The Effect of Length of Day on the Height Growth of Certain Forest Tree Seedlings
Abstract:Although considerable experimental work has been done on the effect of length of day on the growth, flowering, and fruiting of agricultural and horticultural plants, comparatively little work has been done on the effect of length of day on forest trees. The results reported here of work done at Duke University have important technical implications. For instance, they show that slash pine, shortleaf pine, jack pine, and beech can be thrown out of their normal growing rhythm by long days; but the normal period of growth of other species such as chestnut oak and southern red oak is not readily changed.
Document Type: Journal Article
Affiliations: Department of Botany, Duke University, Durham, N. C.
Publication date: October 1, 1939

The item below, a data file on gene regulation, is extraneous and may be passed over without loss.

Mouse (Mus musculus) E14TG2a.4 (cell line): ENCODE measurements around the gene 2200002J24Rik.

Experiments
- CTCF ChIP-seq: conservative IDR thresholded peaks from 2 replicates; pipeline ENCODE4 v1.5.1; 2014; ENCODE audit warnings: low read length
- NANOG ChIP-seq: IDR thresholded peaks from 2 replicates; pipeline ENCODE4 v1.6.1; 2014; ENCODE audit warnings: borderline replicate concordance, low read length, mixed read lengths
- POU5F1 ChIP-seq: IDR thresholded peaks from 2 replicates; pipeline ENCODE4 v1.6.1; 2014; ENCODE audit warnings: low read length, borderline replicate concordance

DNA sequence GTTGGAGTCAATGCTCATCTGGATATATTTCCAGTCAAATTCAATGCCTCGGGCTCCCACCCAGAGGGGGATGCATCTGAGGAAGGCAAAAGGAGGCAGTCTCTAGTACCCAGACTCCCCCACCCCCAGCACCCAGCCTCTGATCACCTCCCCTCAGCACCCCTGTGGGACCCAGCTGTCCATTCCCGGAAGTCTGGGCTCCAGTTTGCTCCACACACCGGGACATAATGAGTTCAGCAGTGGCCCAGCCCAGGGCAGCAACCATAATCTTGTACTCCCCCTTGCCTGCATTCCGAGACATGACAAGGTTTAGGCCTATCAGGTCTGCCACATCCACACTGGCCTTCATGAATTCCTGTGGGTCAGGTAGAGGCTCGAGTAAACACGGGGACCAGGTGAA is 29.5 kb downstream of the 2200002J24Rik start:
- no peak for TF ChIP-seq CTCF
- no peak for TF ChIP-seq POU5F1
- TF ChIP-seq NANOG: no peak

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- The Journal of Forestry is the most widely circulated scholarly forestry journal in the world. In print since 1902, the Journal has received several national awards for excellence. The mission of the Journal of Forestry is to advance the profession of forestry by keeping forest management professionals informed about significant developments and ideas in the many facets of forestry: economics, education and communication, entomology and pathology, fire, forest ecology, geospatial technologies, history, international forestry, measurements, policy, recreation, silviculture, social sciences, soils and hydrology, urban and community forestry, utilization and engineering, and wildlife management. The Journal is published bimonthly: January, March, May, July, September, and November.
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